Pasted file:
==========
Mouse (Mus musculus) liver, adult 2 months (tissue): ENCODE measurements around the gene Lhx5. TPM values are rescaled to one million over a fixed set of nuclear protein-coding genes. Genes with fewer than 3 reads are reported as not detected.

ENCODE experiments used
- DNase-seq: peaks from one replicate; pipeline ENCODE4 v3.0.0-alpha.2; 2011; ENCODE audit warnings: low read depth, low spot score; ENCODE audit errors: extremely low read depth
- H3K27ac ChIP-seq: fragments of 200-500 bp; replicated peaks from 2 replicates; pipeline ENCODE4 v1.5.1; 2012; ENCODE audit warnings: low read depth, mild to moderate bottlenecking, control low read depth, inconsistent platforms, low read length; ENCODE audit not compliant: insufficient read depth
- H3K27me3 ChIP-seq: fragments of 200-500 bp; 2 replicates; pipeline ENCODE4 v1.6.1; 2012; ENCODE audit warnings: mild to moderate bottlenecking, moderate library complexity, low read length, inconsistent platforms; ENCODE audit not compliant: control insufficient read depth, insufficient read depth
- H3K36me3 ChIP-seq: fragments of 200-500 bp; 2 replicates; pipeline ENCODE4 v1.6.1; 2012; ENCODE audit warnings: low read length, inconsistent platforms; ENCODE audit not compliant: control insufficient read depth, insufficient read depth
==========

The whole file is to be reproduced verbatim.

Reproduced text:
Mouse (Mus musculus) liver, adult 2 months (tissue): ENCODE measurements around the gene Lhx5. TPM values are rescaled to one million over a fixed set of nuclear protein-coding genes. Genes with fewer than 3 reads are reported as not detected.

ENCODE experiments used
- DNase-seq: peaks from one replicate; pipeline ENCODE4 v3.0.0-alpha.2; 2011; ENCODE audit warnings: low read depth, low spot score; ENCODE audit errors: extremely low read depth
- H3K27ac ChIP-seq: fragments of 200-500 bp; replicated peaks from 2 replicates; pipeline ENCODE4 v1.5.1; 2012; ENCODE audit warnings: low read depth, mild to moderate bottlenecking, control low read depth, inconsistent platforms, low read length; ENCODE audit not compliant: insufficient read depth
- H3K27me3 ChIP-seq: fragments of 200-500 bp; 2 replicates; pipeline ENCODE4 v1.6.1; 2012; ENCODE audit warnings: mild to moderate bottlenecking, moderate library complexity, low read length, inconsistent platforms; ENCODE audit not compliant: control insufficient read depth, insufficient read depth
- H3K36me3 ChIP-seq: fragments of 200-500 bp; 2 replicates; pipeline ENCODE4 v1.6.1; 2012; ENCODE audit warnings: low read length, inconsistent platforms; ENCODE audit not compliant: control insufficient read depth, insufficient read depth